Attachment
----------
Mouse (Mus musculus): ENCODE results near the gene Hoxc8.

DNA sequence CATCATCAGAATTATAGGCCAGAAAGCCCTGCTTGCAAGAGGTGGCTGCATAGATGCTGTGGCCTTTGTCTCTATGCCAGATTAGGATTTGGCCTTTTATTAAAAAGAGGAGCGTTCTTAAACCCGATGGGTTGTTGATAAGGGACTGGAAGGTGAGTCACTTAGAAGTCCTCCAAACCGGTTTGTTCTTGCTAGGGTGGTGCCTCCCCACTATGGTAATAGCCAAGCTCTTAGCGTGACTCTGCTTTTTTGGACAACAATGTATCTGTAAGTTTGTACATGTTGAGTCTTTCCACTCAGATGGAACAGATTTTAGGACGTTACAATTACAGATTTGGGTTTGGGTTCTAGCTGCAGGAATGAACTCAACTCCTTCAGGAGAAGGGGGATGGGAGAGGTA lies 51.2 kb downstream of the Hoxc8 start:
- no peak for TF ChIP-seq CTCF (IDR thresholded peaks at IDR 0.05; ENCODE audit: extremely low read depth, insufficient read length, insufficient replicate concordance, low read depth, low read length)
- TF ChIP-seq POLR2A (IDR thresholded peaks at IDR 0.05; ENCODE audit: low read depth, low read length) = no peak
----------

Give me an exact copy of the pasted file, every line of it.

Mouse (Mus musculus): ENCODE results near the gene Hoxc8.

DNA sequence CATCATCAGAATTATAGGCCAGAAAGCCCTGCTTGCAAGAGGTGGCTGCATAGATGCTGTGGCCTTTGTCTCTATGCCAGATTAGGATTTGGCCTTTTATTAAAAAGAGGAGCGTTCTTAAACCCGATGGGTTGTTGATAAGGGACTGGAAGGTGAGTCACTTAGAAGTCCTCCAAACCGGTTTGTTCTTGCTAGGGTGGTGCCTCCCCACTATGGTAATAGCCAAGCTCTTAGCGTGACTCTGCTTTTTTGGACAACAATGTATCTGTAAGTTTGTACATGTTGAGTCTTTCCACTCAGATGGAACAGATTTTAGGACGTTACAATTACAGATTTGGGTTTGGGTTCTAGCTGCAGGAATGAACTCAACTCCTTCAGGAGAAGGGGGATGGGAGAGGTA lies 51.2 kb downstream of the Hoxc8 start:
- no peak for TF ChIP-seq CTCF (IDR thresholded peaks at IDR 0.05; ENCODE audit: extremely low read depth, insufficient read length, insufficient replicate concordance, low read depth, low read length)
- TF ChIP-seq POLR2A (IDR thresholded peaks at IDR 0.05; ENCODE audit: low read depth, low read length) = no peak